Chapter 11. Classes in C++

Class definitions

Before we can use classes, we have to define them. Assume the following simple class:

Figure 11.1. Hello World Class
Hello World Class

In C++ there are two parts to every class:

  • Class definition

  • Class implementation


Class definition

The class definition defines the structure of the class. It defines the class name, member variables and member functions.

Class implementation

The class implementation specifies the behavior of the class. It gives an implentation for its member functions.

Warning to all tha have used Java before: In Java they are both together, in C++ they have to be separated!

Sidenote: As you should be able to guess, pure virtual classes (interfaces) have no implementation.

But back to the class. The first step is redefining it for the actual implementation (we learned some of that earlier).

  • Use getters / setters instead of public attributes

  • Use Vector<> for multiplicity

In an actual project we would probably do this step in our head. But it doesn't hurt do to on paper:

Figure 11.2. Hello redefined for implementation
Hello redefined for implementation

Although it is technically possible and perfectly legal to declare public attributes in C++, it is not legal in this class! For all projects, designs, implementations, etc. you do in this class you have to use private attributes!

The example here is intentionally simple. In reality we would probably declare a default value for formal, but we need to know about constructors first (in one of the next classes).

Given the definition in UML we can now translate it into C++.

Example for a class definition:

class Hello               1
private:                  2
  bool formal;            3
public:                   4
  void greeting();        5
  bool getFormal();
  void setFormal(bool f); 6
};                        7

Lets look at the different parts:


The class definition starts with the keyword "class" followed by the class name, followed by an open brace (similar to structs).


Visibility modifiers in C++ are a given as the keyword (private or public) and then a colon (:).


Note that there is no "boolean" datatype in C++, it is called "bool". Other than that an attribute defintion is similar to a variable definition.


Visibility modifiers count for more than just the next definition. They count for every definition from that point onward until the end of the class (unlike Java).


A function with no return has the "void" return type. Member function definitions look like C++ prototype declarations.


Remember, in C++ it is type, space, name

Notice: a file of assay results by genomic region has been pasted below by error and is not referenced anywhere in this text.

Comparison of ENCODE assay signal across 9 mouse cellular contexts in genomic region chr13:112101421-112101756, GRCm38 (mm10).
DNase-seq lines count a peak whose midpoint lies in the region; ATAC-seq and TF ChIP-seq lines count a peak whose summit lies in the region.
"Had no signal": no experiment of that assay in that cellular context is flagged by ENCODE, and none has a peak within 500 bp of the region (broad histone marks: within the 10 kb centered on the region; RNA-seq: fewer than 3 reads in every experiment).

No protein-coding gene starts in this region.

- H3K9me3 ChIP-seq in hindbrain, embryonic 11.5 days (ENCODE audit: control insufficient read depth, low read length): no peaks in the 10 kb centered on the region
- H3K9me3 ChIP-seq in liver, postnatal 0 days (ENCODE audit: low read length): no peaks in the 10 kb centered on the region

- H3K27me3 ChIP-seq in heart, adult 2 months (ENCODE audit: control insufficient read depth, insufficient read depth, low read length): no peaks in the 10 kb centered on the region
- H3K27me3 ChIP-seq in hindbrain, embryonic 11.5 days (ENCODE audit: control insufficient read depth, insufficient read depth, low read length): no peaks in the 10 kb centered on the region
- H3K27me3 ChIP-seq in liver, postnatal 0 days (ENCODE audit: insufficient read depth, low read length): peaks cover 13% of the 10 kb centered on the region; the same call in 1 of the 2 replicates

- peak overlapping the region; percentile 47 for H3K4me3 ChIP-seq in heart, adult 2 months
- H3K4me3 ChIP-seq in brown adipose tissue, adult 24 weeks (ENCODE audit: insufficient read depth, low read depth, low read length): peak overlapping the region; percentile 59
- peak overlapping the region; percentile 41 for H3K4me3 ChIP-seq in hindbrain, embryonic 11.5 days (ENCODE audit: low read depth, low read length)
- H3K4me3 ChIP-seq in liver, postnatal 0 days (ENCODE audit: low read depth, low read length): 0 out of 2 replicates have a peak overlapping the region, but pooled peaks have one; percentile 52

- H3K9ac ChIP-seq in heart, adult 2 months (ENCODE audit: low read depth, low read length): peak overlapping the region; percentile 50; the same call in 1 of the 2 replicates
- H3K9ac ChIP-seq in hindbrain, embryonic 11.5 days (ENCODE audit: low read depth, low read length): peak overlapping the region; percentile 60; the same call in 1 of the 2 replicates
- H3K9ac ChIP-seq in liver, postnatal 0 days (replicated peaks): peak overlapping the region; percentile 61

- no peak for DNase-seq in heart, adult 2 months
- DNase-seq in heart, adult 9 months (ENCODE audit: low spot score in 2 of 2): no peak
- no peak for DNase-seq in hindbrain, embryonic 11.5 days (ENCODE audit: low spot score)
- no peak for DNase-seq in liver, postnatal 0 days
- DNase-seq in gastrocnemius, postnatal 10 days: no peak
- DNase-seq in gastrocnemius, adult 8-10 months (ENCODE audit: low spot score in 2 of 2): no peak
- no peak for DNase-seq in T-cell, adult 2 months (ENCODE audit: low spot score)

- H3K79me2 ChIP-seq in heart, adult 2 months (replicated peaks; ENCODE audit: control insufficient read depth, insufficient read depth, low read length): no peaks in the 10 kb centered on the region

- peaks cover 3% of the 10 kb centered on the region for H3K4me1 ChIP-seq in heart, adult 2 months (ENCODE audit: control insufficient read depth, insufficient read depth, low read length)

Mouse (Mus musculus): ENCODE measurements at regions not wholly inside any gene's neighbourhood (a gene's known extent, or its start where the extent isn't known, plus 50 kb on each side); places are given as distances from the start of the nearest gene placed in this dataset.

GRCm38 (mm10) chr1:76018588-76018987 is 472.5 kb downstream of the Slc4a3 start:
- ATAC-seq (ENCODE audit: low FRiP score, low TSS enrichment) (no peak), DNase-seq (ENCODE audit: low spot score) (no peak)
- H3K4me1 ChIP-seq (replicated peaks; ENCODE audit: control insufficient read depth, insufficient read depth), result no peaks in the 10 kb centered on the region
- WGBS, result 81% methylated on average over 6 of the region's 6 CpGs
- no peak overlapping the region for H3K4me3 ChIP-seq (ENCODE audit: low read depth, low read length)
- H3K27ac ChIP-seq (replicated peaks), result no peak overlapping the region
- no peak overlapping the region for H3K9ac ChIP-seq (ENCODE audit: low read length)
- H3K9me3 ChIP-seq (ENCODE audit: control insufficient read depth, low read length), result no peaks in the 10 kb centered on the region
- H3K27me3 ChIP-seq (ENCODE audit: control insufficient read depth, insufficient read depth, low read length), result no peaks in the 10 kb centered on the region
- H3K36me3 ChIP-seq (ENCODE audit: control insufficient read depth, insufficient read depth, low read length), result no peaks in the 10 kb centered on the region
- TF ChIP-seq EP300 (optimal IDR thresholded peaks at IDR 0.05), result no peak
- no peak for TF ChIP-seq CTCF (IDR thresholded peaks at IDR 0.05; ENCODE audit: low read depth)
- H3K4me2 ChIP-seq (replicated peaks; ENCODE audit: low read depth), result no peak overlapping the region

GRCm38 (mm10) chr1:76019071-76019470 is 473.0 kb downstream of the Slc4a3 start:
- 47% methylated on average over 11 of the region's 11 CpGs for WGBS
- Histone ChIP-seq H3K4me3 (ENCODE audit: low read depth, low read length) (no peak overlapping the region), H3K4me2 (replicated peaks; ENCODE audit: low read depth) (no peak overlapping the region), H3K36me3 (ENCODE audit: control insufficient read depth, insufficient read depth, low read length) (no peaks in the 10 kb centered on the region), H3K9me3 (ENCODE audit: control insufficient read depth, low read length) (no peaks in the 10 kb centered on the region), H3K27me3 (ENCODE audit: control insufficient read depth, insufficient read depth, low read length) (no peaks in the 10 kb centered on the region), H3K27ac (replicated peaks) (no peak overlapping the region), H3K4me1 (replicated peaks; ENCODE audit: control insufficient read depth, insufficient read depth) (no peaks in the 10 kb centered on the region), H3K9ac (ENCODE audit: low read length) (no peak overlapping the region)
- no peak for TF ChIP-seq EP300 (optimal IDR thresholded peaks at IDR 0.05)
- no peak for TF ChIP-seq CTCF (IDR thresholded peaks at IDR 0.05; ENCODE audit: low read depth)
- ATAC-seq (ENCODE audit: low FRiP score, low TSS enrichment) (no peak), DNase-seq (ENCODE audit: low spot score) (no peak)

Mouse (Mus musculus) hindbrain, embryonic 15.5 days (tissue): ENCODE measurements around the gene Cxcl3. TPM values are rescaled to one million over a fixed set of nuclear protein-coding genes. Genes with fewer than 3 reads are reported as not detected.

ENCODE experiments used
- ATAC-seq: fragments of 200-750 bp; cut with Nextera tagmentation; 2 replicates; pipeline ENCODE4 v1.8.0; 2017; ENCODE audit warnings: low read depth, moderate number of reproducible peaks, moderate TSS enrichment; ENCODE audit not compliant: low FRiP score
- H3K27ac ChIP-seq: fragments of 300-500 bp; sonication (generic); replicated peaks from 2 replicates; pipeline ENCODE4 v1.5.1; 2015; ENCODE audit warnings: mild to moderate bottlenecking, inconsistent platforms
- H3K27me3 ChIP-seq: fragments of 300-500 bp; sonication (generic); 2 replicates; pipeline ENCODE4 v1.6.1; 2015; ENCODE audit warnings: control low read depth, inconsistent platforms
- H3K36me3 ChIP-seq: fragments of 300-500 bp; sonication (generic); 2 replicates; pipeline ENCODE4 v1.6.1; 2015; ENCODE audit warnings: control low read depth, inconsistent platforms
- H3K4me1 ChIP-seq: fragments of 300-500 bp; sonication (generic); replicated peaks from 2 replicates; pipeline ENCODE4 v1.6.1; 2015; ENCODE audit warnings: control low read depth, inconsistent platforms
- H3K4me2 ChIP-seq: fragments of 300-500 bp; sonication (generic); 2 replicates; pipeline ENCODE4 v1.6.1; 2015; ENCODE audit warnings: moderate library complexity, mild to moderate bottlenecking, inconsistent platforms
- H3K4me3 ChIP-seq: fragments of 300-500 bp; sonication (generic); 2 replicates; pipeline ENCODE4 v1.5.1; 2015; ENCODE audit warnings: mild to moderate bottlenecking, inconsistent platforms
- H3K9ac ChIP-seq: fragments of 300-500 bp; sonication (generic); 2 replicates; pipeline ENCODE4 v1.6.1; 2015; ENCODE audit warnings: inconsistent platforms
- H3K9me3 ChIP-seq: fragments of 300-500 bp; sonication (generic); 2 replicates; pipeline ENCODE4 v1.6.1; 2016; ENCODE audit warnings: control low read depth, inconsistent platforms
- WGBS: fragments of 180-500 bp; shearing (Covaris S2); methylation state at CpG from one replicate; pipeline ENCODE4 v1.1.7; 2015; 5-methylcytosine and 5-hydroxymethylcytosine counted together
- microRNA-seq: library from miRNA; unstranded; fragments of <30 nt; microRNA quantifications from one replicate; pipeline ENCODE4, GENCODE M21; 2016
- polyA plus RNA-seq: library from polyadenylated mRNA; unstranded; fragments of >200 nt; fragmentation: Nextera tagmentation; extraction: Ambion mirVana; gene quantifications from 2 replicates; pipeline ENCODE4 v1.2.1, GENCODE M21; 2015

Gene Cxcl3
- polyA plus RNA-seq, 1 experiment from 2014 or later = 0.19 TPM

The class definition ends with a closed brace and a semicolon! Do not forget the semicolon! (This is the same as with structs).

Other notes


As in UML, in C++ it is convention to declare all variables first, then all member functions.


Usually the class definition starts with no indentatation. Visibility modifiers and the closing brace are on the same level as the class definition. Member attributes and operations are indented.

As you can see a C++ class definition shows the exact same thing as a UML class definition. This is not a coincidence. There are even programs that can produce one from the other. However, these are very expensive.


Write a C++ class definition for this class:

Figure 11.3. Polygon class
Polygon class

Hints: You will not need any getters / setters here. The corrent type for "points" would be "Vector<Location>".

We have now defined a class and its interface. But now we have to give actual implementations for the defined methods.

Lets look at the Hello class again:

Figure 11.4. Specification for hello
Specification for hello

We have defined the class

And its attributes.

What is missing is the methods.

Fortunately, implementing the methods is much like we've seen in implementations before:

void Hello::greeting()
  if (formal)
    cout << "Hello, nice to meet you!" << endl;
    cout << "What's up?" << endl;


The "Hello::" is borrowed from namespaces. In this case, a class is somewhat like a namespace (although a different thing)

The header line of a method implementation is:

Return data type (void if no return value), class name, colon-colon (::), method name, parameters

The body of a method is exactly the same as we learned in earlier.

In the method, we can make use of all attributes of the same class as if they were global variables. In the example given we can use "formal" because it is defined inside the class "Hello" and our greeting method is for the class "Hello".

Practice: Assume the following class definition:

class Point
  float x;
  float y;
  float distanceFromOrigin();

Give an implementation for the distanceFromOrigin function. Note: the formula is root(x^2+y^2) (our course this is NOT C++ notation).